Sparkling wine

Wackerbarth comes out on top!

Oliver Killig

Viticulture north of the 51st line of latitude is a tricky business, but the Elbe Valley, with its partly continental climate, fertile soil and long periods of sunshine, offers the ideal conditions. Schloss Wackerbarth was voted Germany’s best sparkling wine producer this year by the trade magazine Vinum and the Verband der traditionellen klassischen Flaschengärer (literally ‘Association of Traditional Classic In-bottle Fermenters’). We extend our congratulations!

“Whether Riesling, Traminer, Burgundy, Scheurebe or Kerner, no other estate in Germany offers such a large variety of Sekt (sparkling wine) at such a high standard,” said the 13-member panel of judges. The verdict also reflects the sheer variety of vines cultivated on these south-facing slopes of the Elbe Valley.

However, the success of the estate is not solely due to the quality of its grapes. The other major factor is the elaborate processes that are followed in the production of Wackerbarth sparkling wine, of which there are quite a few.

The most valuable of these was brought to Lössnitz in 1836 by cellar master Monsieur Joseph Mouzon from Reims, namely the méthode champenoise (champagne method). In that very same year, no fewer than 37,000 bottles of sparkling wine were produced by the Actienverein zur Herstellung moussierender Weine (literally ‘Company for the Production of Effervescent Wines’). From 1899, they were marketed under the brand name ‘Bussard’.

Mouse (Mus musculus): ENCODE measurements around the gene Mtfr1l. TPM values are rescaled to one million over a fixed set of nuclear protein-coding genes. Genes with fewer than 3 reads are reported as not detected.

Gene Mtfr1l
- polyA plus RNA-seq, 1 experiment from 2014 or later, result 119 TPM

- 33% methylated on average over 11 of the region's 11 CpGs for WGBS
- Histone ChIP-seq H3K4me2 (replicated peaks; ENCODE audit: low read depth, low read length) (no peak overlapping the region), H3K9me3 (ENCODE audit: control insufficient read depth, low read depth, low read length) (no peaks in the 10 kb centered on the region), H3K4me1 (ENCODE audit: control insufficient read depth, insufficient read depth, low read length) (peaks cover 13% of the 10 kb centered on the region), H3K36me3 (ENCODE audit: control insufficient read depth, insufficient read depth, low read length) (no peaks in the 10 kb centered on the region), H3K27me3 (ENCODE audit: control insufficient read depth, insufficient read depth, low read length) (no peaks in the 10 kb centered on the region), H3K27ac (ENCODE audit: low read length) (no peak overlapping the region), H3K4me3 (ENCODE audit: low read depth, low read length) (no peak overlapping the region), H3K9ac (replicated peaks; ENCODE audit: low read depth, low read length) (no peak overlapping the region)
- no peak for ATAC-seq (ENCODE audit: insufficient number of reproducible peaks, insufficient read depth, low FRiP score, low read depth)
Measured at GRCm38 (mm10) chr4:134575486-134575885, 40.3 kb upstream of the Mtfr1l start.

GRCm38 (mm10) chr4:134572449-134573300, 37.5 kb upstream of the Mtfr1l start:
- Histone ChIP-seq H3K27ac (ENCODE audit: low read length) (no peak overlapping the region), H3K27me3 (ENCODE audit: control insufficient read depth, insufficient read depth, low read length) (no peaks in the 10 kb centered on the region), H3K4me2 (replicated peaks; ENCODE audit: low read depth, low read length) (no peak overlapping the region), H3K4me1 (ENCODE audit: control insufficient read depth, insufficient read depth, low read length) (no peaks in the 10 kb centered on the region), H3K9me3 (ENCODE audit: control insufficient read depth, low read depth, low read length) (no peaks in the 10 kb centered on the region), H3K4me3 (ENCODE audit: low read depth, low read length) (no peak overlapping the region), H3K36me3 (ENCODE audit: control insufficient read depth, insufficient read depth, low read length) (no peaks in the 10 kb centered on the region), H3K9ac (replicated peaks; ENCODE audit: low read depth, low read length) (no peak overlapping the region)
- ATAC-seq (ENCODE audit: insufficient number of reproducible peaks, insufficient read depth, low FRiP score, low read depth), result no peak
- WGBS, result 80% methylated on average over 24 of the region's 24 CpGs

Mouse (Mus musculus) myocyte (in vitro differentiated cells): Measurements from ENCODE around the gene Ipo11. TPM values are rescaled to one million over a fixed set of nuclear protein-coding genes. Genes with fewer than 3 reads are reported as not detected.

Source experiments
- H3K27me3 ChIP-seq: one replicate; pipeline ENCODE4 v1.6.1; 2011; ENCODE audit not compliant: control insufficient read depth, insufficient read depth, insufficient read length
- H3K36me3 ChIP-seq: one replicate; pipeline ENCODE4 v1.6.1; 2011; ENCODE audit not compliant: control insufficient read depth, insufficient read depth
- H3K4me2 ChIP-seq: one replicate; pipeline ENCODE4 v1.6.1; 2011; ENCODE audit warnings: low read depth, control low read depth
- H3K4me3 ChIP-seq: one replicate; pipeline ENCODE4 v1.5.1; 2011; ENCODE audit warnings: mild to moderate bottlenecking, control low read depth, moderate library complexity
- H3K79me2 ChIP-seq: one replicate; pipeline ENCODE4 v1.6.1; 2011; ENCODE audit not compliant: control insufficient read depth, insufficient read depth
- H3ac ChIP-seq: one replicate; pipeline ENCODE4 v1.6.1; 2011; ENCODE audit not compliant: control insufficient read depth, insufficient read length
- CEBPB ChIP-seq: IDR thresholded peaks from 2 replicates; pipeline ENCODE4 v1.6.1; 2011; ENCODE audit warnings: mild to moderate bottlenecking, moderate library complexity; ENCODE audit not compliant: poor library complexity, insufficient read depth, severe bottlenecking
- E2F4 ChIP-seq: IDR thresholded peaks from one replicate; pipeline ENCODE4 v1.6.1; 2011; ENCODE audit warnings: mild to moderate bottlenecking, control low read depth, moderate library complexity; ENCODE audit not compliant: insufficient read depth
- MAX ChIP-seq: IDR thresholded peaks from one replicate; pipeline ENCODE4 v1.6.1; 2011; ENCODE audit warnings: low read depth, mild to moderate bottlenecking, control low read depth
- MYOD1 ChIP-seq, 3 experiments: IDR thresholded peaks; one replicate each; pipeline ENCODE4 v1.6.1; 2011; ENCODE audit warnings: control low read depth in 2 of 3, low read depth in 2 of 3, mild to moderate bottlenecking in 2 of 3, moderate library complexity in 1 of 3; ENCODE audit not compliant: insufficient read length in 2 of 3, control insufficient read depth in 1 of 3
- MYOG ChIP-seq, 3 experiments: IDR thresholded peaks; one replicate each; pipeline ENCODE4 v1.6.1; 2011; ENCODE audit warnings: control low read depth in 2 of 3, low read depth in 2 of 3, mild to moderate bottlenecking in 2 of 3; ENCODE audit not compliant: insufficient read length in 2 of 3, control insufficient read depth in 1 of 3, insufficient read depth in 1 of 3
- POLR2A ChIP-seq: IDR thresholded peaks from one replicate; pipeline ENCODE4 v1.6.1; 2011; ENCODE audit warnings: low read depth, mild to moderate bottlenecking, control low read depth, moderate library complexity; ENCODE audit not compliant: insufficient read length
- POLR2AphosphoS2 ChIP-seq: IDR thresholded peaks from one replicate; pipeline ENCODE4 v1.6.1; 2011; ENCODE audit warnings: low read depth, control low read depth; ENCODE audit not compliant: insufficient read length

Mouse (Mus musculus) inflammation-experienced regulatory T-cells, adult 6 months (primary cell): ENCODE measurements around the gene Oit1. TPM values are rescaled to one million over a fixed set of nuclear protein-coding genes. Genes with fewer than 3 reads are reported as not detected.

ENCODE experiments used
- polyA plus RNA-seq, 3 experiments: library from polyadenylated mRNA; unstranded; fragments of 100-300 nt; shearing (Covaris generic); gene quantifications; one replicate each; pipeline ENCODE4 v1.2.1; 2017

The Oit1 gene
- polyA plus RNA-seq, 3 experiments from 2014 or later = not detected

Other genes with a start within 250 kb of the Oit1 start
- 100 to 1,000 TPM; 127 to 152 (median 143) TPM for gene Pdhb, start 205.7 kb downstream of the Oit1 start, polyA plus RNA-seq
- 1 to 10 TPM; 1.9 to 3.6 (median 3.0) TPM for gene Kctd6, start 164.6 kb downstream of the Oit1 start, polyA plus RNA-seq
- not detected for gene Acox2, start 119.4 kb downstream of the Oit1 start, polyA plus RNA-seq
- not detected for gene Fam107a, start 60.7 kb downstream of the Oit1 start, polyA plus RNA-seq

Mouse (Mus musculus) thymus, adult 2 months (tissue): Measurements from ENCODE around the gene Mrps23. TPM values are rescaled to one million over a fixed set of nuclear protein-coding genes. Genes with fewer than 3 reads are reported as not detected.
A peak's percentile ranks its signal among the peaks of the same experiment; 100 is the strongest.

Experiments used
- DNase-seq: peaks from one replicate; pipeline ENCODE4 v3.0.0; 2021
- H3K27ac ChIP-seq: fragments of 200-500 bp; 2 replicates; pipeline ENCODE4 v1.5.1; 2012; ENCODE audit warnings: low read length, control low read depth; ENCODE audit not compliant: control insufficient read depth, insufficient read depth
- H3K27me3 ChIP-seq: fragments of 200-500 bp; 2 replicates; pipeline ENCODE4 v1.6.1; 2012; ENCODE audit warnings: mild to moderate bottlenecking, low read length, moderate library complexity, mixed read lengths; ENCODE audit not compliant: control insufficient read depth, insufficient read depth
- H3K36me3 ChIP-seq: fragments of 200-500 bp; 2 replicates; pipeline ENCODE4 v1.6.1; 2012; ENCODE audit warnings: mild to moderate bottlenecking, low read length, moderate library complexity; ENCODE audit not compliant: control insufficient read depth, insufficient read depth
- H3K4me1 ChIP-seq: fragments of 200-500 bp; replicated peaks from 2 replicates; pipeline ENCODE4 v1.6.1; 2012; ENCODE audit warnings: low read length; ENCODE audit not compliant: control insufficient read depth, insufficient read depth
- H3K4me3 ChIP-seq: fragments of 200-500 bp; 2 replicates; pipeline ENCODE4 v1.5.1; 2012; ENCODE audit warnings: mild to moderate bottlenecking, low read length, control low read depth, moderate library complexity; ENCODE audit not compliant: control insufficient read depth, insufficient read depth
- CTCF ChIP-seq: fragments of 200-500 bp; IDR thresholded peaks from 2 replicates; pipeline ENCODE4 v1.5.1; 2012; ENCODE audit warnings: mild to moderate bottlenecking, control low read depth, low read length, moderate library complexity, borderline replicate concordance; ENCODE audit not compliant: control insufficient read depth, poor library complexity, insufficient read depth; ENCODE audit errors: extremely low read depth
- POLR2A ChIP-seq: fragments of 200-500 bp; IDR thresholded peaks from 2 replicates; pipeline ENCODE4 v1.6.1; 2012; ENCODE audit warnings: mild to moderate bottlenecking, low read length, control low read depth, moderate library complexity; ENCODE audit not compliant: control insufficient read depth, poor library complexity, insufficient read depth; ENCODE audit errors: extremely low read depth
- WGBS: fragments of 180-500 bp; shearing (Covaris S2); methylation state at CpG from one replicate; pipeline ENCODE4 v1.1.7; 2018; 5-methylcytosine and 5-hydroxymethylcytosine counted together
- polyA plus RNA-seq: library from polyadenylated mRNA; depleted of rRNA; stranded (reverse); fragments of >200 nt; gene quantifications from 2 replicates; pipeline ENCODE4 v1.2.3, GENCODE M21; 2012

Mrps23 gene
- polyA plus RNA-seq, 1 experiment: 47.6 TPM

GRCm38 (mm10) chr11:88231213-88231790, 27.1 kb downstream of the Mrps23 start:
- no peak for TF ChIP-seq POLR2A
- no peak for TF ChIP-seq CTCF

At Wackerbarth Castle, tradition is writ large. © Schloss Wackerbarth

Schloss Wackerbarth in Radebeul not only upholds the Bussard tradition but adheres strictly to the classic méthode champenoise, in which the second fermentation takes place in the bottle itself – the typically bulbous Sachsenkeule.

The first stage takes place in the cool, dark cellars with the addition of yeast to the cuvee which is then left to ferment for a couple of months. Next comes the so-called remuage: the corked bottle is rotated daily by a few degrees and gradually tilted forward in the rack so that the yeast collects in the bottleneck, from which it can now be removed – the German term is Enthefung, literally ‘de‑yeasting’. The bottle neck is frozen at a temperature of around -20°C, and the cork is eased out. The pressure drives out the yeast plug.

To the cuvée is added the dosage, a mixture of wine and sugar which gives the champagne its final taste notes and determines how dry it will be. The Latin word for ‘dry’ – siccus – is the origin of the German name for sparkling wine, Sekt.

75 estates and producers entered around 500 sparkling wines for the 2018 Deutscher Sekt Award. Schloss Wackerbarth’s 2016 Traminer and 2015 Scheurebe received awards in the Sekte mit Restsüsse (Sekt with Residual Sweetness) category, while the Cuvée Tradition brut came third in the Grosse Vielfalt (Grand Variety) class. Yet another reason to pop the corks!

Schloss Wackerbarth cellar master Jürgen Aumüller is delighted to have won multiple plaudits at the German Sparkling Wine Award. © Sächsische Staatsweingüter

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